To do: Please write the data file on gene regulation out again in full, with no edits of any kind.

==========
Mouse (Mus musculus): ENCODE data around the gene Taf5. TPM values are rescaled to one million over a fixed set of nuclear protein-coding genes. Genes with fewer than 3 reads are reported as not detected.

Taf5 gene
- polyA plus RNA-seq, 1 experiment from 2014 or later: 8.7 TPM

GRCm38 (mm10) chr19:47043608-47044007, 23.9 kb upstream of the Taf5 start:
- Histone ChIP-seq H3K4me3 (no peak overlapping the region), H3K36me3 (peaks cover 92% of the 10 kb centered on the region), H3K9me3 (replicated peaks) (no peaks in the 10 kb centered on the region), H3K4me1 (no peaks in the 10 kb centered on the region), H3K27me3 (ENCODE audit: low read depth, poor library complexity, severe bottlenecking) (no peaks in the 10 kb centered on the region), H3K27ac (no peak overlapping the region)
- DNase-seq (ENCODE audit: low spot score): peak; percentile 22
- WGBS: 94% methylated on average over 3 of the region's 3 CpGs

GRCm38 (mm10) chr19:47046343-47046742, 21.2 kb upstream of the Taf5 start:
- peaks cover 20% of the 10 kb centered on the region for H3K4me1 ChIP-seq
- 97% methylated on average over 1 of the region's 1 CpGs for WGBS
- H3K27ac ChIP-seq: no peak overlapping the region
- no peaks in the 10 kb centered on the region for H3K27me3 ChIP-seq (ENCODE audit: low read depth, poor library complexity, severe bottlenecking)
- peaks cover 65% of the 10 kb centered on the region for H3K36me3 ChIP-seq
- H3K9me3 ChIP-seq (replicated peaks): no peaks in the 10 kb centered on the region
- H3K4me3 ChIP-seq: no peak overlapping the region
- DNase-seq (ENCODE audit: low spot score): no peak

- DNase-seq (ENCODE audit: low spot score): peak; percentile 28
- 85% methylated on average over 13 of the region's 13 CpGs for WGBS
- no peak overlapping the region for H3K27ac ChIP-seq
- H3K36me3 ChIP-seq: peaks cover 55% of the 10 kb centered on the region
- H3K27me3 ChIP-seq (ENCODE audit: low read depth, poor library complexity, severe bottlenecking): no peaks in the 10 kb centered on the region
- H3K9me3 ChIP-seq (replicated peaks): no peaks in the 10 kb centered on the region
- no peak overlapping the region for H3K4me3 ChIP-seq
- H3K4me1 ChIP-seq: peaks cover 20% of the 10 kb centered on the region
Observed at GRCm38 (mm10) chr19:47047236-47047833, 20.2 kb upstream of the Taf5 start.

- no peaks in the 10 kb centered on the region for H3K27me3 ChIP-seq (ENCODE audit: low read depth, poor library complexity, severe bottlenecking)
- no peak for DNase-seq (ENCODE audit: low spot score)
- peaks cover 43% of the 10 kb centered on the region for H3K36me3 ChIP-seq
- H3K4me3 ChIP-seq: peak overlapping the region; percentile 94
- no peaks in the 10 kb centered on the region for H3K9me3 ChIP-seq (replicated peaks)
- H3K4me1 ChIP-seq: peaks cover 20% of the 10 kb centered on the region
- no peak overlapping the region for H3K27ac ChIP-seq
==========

Mouse (Mus musculus): ENCODE data around the gene Taf5. TPM values are rescaled to one million over a fixed set of nuclear protein-coding genes. Genes with fewer than 3 reads are reported as not detected.

Taf5 gene
- polyA plus RNA-seq, 1 experiment from 2014 or later: 8.7 TPM

GRCm38 (mm10) chr19:47043608-47044007, 23.9 kb upstream of the Taf5 start:
- Histone ChIP-seq H3K4me3 (no peak overlapping the region), H3K36me3 (peaks cover 92% of the 10 kb centered on the region), H3K9me3 (replicated peaks) (no peaks in the 10 kb centered on the region), H3K4me1 (no peaks in the 10 kb centered on the region), H3K27me3 (ENCODE audit: low read depth, poor library complexity, severe bottlenecking) (no peaks in the 10 kb centered on the region), H3K27ac (no peak overlapping the region)
- DNase-seq (ENCODE audit: low spot score): peak; percentile 22
- WGBS: 94% methylated on average over 3 of the region's 3 CpGs

GRCm38 (mm10) chr19:47046343-47046742, 21.2 kb upstream of the Taf5 start:
- peaks cover 20% of the 10 kb centered on the region for H3K4me1 ChIP-seq
- 97% methylated on average over 1 of the region's 1 CpGs for WGBS
- H3K27ac ChIP-seq: no peak overlapping the region
- no peaks in the 10 kb centered on the region for H3K27me3 ChIP-seq (ENCODE audit: low read depth, poor library complexity, severe bottlenecking)
- peaks cover 65% of the 10 kb centered on the region for H3K36me3 ChIP-seq
- H3K9me3 ChIP-seq (replicated peaks): no peaks in the 10 kb centered on the region
- H3K4me3 ChIP-seq: no peak overlapping the region
- DNase-seq (ENCODE audit: low spot score): no peak

- DNase-seq (ENCODE audit: low spot score): peak; percentile 28
- 85% methylated on average over 13 of the region's 13 CpGs for WGBS
- no peak overlapping the region for H3K27ac ChIP-seq
- H3K36me3 ChIP-seq: peaks cover 55% of the 10 kb centered on the region
- H3K27me3 ChIP-seq (ENCODE audit: low read depth, poor library complexity, severe bottlenecking): no peaks in the 10 kb centered on the region
- H3K9me3 ChIP-seq (replicated peaks): no peaks in the 10 kb centered on the region
- no peak overlapping the region for H3K4me3 ChIP-seq
- H3K4me1 ChIP-seq: peaks cover 20% of the 10 kb centered on the region
Observed at GRCm38 (mm10) chr19:47047236-47047833, 20.2 kb upstream of the Taf5 start.

- no peaks in the 10 kb centered on the region for H3K27me3 ChIP-seq (ENCODE audit: low read depth, poor library complexity, severe bottlenecking)
- no peak for DNase-seq (ENCODE audit: low spot score)
- peaks cover 43% of the 10 kb centered on the region for H3K36me3 ChIP-seq
- H3K4me3 ChIP-seq: peak overlapping the region; percentile 94
- no peaks in the 10 kb centered on the region for H3K9me3 ChIP-seq (replicated peaks)
- H3K4me1 ChIP-seq: peaks cover 20% of the 10 kb centered on the region
- no peak overlapping the region for H3K27ac ChIP-seq